Kate from Four Obsessions sends along these interview questions. I’ve recorded my responses for a podcast here: http://www-personal.umich.edu/~emv/audio/Vacuum-03-24-2005.mp3.

If you would like to participate in this blogging phenomenon, follow these simple steps:

1. Leave me a comment saying “interview me.”

2. I will respond by asking you five questions here in my blog. They will be different questions than the ones below–if you are more of a reader or thinker than a foodie, don’t worry, I won’t ask you about food (or whatever).

3. You will update YOUR blog with the answers to the questions.

4. You will include this explanation and an offer to interview someone else in the same post.

5. When others comment asking to be interviewed, you will ask them five questions.

and so here we go:

What fiction author would you like to have over for dinner and what would you serve them?



I’d have John Voelker (Robert Traver) over for dinner. He’d bring along trout that he had just caught from a small pond in the U.P., we’d cook it on the grill out back wrapped in foil with a slice of lemon and a sprig of fresh dill, and I’d make boiled new potatoes with butter and parsley and a green salad with fresh tomatoes and basil and a garlicky vinaigrette.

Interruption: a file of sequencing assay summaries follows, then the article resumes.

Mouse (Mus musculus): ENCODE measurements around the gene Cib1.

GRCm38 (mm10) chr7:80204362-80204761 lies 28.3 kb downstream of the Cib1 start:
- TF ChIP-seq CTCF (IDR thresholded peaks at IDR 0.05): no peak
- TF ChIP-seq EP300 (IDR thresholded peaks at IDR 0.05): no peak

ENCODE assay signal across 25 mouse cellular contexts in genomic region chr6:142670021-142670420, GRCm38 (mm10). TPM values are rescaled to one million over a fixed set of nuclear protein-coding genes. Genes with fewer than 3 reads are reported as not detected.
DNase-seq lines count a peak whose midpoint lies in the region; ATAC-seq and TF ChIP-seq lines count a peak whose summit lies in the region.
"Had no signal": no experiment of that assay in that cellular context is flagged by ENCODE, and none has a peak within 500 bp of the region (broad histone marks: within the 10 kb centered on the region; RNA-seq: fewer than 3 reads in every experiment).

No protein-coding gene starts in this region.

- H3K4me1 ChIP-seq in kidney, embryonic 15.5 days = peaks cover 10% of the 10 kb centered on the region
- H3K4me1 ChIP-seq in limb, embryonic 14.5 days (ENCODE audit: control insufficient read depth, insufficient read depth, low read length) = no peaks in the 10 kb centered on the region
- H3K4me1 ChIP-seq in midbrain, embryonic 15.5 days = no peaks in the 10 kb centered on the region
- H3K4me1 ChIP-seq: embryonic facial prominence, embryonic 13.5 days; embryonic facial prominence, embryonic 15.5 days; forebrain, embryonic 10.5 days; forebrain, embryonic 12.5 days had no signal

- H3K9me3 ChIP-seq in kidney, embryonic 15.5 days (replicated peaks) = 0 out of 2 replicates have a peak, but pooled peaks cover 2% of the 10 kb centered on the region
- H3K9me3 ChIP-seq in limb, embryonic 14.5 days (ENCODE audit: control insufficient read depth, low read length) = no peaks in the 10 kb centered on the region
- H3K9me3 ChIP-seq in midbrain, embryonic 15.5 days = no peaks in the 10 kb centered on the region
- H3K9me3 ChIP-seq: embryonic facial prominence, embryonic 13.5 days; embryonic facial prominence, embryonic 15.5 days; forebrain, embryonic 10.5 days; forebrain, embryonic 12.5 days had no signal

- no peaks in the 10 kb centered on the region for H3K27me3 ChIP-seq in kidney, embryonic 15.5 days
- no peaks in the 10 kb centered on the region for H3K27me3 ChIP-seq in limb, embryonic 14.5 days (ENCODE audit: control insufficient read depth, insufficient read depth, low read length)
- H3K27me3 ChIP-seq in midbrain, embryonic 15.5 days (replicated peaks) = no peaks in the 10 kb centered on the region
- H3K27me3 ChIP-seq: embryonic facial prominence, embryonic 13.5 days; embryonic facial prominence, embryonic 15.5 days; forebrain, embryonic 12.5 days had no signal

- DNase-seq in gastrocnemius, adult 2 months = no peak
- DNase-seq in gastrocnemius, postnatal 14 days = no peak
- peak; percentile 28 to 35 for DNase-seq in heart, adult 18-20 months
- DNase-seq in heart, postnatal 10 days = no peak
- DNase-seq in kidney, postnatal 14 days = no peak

Is there one food that you associate with your childhood and what memory does it trigger?

Wild blueberries from the jackpine plains in Marquette County, Michigan, though the exact location changes from year to year. The berries grow low to the ground and there are lichens and pine cones making a wonderful smell on the hot sandy soil. It reminds me of going through a bucketful of berries with my grandmother Inez Kay and cleaning out all of the little bits of wood and green berries and dandle that had accumulated in my earnest but imprecise picking efforts. It’s a miracle any berries made it into the bucket. (I must have been about eight or nine).

What is your favorite thing you have written? Is it published somewhere or does it live modestly on your hard drive?



I wrote the essay What is Usenet? A second opinon about 14 years ago, back in the days before the World Wide Web and when the Internet was much smaller than it is now. Usenet was then what blogs are now, a way to connect with people all over the world about all sorts of topics. In those intervening 14 years, it’s been reposted faithfully every month to the newsgroup news.announce.newusers. It’s a time capsule of sorts, since I don’t keep it up to date. I remember the day I wrote it very clearly – I had been reading the “first opinion” on the topic, it got me mad enough to rebut it point by point. Actual writing time was under 30 minutes.

Are you a sweet-tooth or a salt-tooth?



Salt-tooth. My favorite bagel is a salt bagel with cream cheese – I’m sure that’s not healthy, so I don’t do it all the time, but whenever I see a salt bagel in the coffee shop display case I’m tempted.

What is the most ambitious meal you ever made?